US move to stay buoyant
For the first time in 40 years, one of Queensland’s premier boat builders is considering the potential for offshore manufacturing, reports NICK NICHOLS
THE US is emerging as the most viable option for Maritimo’s proposed new production base as costs soar in Australia.
The Gold Coast-based luxury boat builder, headed by Bill Barry-cotter, is still considering its options for a new factory in Asia or the US as a spike in production costs over the past two years has weighed heavily on the company’s competitiveness in global markets.
‘‘The problem purely is Australian,’’ Mr BarryCotter said.
The issue was not confined to the strength of the Australian dollar, he said, but it was exacerbated by a surge in material costs and rising power bills.
Mr Barry-cotter said that the cost of powering his factories was being felt at the bottom line for the first time in his 40 years as a boat builder.
Electricity costs, the scourge of Queensland households in recent years, added $8000 to $10,000 to the cost of a boat.
‘‘This is the first time in my career that I am looking at electricity as a major cost,’’ Mr Barry-cotter said.
He said power costs at his Coomera factory had risen from $220,000 more than two years ago— when Maritimo was ramping up production with 480 employees — to $260,000 in the past year with a workforce of just 100.
Price rises were being felt across the board for the marine industry, with increases for engines and components ranging from 9 to 14 per cent and materials between 8 and 10 per cent over the past year.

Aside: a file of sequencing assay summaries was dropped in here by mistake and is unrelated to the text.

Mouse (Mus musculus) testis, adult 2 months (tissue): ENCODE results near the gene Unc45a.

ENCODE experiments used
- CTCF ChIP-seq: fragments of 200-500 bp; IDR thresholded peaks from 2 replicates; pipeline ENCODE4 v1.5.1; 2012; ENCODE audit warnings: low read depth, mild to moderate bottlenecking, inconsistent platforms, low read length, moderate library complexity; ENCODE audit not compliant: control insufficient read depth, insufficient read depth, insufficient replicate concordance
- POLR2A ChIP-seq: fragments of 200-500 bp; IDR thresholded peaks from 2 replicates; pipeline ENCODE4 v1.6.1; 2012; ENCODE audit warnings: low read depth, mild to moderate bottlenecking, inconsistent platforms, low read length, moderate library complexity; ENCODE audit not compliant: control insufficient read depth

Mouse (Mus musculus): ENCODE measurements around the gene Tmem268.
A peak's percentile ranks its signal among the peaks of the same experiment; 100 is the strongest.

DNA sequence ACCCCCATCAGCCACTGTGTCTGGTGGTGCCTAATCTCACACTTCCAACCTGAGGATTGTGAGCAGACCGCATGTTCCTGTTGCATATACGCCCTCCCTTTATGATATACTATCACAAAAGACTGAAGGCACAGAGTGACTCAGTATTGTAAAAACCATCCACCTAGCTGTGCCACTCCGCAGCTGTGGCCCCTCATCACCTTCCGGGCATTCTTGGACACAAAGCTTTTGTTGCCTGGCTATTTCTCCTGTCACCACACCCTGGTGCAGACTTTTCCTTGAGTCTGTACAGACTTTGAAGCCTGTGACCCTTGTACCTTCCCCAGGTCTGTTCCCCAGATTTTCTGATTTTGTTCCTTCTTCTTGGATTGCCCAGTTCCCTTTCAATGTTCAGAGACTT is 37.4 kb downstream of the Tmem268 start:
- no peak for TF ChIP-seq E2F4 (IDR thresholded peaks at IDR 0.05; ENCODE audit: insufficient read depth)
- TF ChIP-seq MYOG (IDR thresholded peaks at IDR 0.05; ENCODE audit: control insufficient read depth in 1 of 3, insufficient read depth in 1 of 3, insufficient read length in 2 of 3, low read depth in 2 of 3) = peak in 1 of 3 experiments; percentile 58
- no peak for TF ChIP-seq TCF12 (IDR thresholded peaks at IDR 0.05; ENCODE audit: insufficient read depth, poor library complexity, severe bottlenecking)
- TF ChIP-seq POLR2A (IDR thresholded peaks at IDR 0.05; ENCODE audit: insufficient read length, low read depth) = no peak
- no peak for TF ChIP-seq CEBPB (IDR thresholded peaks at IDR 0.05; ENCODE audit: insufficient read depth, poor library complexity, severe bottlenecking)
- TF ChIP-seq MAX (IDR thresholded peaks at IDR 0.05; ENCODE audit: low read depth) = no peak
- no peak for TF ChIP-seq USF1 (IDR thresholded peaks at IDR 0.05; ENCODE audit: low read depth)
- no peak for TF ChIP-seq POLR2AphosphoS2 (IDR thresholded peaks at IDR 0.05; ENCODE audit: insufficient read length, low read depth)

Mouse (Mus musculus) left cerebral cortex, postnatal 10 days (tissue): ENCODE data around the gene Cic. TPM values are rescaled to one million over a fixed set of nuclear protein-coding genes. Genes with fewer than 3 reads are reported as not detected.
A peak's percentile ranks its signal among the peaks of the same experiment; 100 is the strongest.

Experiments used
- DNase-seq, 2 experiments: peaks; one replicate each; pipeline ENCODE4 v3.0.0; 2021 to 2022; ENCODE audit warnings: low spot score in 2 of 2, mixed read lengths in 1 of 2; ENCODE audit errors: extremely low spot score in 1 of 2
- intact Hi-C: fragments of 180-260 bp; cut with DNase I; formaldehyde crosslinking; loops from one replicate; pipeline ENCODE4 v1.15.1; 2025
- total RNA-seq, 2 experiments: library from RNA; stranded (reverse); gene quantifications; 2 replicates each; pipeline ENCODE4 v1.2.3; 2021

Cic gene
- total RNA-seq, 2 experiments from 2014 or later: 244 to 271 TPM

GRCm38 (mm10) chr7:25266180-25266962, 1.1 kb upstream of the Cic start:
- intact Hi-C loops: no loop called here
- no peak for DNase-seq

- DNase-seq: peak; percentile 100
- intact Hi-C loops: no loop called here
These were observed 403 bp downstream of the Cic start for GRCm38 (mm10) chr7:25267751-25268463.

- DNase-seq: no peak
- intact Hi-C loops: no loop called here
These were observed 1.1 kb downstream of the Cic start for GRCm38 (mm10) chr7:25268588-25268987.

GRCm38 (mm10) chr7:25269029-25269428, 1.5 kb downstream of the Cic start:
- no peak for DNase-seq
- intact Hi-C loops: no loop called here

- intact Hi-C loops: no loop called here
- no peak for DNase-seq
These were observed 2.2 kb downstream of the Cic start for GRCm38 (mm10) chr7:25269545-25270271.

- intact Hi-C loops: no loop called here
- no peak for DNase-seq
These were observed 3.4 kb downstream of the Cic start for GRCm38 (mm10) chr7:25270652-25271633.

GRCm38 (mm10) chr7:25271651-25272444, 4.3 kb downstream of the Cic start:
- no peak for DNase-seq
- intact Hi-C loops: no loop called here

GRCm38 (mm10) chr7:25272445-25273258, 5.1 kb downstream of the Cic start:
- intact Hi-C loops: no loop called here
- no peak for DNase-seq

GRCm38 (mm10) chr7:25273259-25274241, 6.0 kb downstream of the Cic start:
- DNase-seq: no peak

The cost of transportation also had risen from about $50,000 to $100,000 between Australia and the US, Mr Barry-cotter said.
‘‘There’s going to be a real issue of competitiveness for this country (if this keeps up),’’ he said.
The US, in contrast, was shaping as a strong contender to provide a more efficient production base for Maritimo. Mr Barry-cotter said that while Turkey, Thailand and Taiwan were on the radar, the US was at a significant advantage because of the low wages and the availability of workers who were skilled.
Mr Barry-cotter said that materials were cheaper in the US than they were in Asia in some cases.
Maritimo’s US option has been buoyed by the growth of American boat exports this past year.
According to Maritimo’s US boss David Northrop, the American market was improving for new boats at the expense of used boats — some of which are being dumped in the Australian market and depressing prices here.
The softening US dollar had helped lift export numbers for luxury boats to about 50 per cent of production in the US compared with 10 per cent a few years ago.
Despite the continued ec- onomic gloom around the world, the US posted record new boat sales in June this year, marking a turnaround in sentiment there, Mr Northrop said. ‘‘We are cautiously optimistic,’’ he said.
‘‘We are talking to mul- tiple buyers every single day. It’s not like the good old days, but we are trying to live with the new normal.’’
Europe remained challenging, with Mr Northrop describing the situation as ‘‘just sick’’.
Mr Barry-cotter said that despite the cost pressures, he remained confident Maritimo could improve its operations domestically.
‘‘I’d rather get a lot smarter about what we do,’’ Mr Barry-cotter said.
Maritimo’s strategy for 2012 will be on product improvement as it undertakes a major overhaul of its range, with new models to be launched in 2013.
Mr Barry-cotter said the new styles and layout were designed to meet new expectations from buyers, and build on the company’s reputation for performance.
Maritimo chief executive officer Bill Barry-cotter